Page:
There are a few things that make a middle grade book stand out for me, starting with the originality of the concept. If it’s unlike anything else I have ever read, it’s already got my attention. Another is the overall complexity of the book. I’m not looking for Infinite Jest when I read middle grade, but I do enjoy deep world-building and a good twisty plot. And nothing makes me clutch a book to my heart like stunning use of language (here Cathrynne M. Valente in particular comes to mind). As far as taste, I tend to read more speculative fiction than contemporary, although several of the best books I’ve read recently are set in the real world. So with that, here’s a list of some of the middle grade books that I’ve read and admired in the past few years:

1. Splendors & Glooms by Laura Amy Schlitz – This Victorian tale of magic, lost children, and old rivalries is a complex and engrossing book with beautiful descriptions of foggy, Dickensian London.

2. The Monstrumologist by Rick Yancey – By now Mr. Yancey is better known for last year’s YA blockbuster, The 5th Wave, but readers should check out his Monstromologist series–thrilling, creepy Gothic mystery with plenty of gory detail for horror fans.

3. Six Innings by James Preller – This book is a perfect, lovely snapshot of each of the players on a Little League team during the course of a championship game, showing how for some its the game of a lifetime, while for others. I absolutely adore it.

4. Wonder by R.J. Palacio – I’m still amazed at how well the author was able to capture the voice of protagonist Auggie, showing his independent, witty personality while weaving in both his frustration and his resignation with his disfigurement and how others react to it in a very honest way. Funny and heartbreaking at the same time.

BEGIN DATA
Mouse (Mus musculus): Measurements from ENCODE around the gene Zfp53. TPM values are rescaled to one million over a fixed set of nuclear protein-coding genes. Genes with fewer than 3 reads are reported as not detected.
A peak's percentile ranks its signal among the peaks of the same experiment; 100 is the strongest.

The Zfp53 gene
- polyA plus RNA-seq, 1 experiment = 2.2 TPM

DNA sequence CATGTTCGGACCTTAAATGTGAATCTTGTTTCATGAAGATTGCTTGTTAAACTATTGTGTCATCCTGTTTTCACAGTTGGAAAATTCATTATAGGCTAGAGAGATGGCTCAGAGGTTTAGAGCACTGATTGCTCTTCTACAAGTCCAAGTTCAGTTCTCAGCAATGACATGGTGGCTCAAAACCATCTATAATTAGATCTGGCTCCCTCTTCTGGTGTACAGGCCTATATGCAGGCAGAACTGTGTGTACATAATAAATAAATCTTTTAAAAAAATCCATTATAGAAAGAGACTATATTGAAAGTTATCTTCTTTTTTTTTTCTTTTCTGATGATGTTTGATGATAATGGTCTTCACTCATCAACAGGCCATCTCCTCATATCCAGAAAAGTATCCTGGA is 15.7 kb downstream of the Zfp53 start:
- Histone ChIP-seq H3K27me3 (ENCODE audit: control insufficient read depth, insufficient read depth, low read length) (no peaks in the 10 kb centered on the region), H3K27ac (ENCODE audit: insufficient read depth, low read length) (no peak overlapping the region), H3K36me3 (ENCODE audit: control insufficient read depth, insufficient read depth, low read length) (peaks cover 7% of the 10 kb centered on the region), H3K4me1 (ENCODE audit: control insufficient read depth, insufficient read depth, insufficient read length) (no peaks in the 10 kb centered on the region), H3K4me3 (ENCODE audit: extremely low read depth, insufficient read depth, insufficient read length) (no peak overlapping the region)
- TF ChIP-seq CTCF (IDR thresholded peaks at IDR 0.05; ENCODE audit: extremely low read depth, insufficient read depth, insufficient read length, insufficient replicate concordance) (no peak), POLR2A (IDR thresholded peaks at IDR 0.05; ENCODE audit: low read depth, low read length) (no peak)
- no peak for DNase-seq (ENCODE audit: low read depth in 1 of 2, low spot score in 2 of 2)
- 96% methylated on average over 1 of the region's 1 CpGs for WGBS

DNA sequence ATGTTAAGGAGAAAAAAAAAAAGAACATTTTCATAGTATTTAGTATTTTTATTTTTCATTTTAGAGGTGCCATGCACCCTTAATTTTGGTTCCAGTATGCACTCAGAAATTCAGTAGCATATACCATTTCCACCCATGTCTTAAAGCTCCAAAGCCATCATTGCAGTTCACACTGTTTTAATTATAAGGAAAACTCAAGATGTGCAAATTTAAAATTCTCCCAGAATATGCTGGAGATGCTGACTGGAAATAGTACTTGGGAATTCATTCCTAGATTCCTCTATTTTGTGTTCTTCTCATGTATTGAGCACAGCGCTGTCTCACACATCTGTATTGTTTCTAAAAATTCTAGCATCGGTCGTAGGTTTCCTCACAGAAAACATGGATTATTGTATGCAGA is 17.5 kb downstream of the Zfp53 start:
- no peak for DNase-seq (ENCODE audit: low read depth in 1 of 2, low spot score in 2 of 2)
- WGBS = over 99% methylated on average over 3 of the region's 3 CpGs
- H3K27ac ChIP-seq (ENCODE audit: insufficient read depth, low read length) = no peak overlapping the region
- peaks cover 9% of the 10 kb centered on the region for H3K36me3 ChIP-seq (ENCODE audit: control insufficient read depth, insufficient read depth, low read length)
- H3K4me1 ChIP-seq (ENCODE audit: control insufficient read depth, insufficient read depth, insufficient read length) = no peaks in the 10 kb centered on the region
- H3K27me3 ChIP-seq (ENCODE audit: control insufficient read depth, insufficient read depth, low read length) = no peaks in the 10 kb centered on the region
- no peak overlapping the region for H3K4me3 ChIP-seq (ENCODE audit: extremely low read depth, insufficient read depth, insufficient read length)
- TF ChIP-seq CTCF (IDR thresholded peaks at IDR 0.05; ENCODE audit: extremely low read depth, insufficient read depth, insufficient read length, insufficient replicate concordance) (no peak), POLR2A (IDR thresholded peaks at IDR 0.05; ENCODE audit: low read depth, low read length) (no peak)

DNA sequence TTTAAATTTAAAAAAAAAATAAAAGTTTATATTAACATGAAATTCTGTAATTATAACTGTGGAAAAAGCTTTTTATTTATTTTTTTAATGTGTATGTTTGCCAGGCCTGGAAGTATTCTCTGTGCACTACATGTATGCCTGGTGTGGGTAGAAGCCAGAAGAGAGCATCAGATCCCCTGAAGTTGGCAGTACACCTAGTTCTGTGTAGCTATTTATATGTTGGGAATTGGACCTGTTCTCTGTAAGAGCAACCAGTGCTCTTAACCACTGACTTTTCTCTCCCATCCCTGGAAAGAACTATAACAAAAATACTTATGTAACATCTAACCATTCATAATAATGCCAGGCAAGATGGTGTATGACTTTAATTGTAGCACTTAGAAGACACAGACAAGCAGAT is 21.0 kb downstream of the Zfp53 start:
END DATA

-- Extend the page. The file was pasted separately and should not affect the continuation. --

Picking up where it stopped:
5. His Dark Materials by Philip Pullman – The extraordinary worldbuilding, ideas, and philosophy behind this trilogy puts it in a class of its own. This is a classic–if you haven’t read it, what are you waiting for?

6. The Girl Who Circumnavigated Fairyland in a Ship of Her Own Making by Cathrynne M. Valente – Valente’s amazing command of language in this book blew me away, not to mention the unique adventure she weaves about a girl named September. I’m really looking forward to reading the rest of the five-book series.

7. Hatchet by Gary Paulsen – Given what I write, it’s no surprise that I love adventure stories, and this classic is the ultimate survival tale. I was so sad when I reached the end because I wanted it to keep going!

8. The Cavendish Home for Boys & Girls by Claire Legrand – A clever story with a firecracker of a protagonist and lots of creepy details that make your skin crawl.

9. Jinx by Sage Blackwood –  This funny, delightful story is carried by excellent characters and a intriguing plot, and is a refreshing new take on fantasy.

10. The Book Thief by Markus Zusak – I’m not quite sure where this book lands–I’ve seen it classified as both YA and adult, but I personally think of it as more upper MG. Narrated by Death himself, it’s an extremely original approach to a heartbreaking WWII story set in Nazi Germany.

Thank you, Rachel!! Love this list!

About the Author

rachelsearlesRachel Searles grew up on the frigid shores of Lake Superior in Michigan’s Upper Peninsula, where she spent her childhood studying languages and plotting to travel around the world. After college, she lived abroad in Munich and Istanbul, working as a cook, a secretary, a teacher, and a reporter for the Turkish Daily News. She now lives in Los Angeles with her rocket scientist husband and two cats, and spends her free time cooking her way through the Internet and plotting more travel. The Lost Planet (January 2014, Feiwel and Friends) is her debut novel.The sequel, The Stolen Moon, publishes January 27, 2015.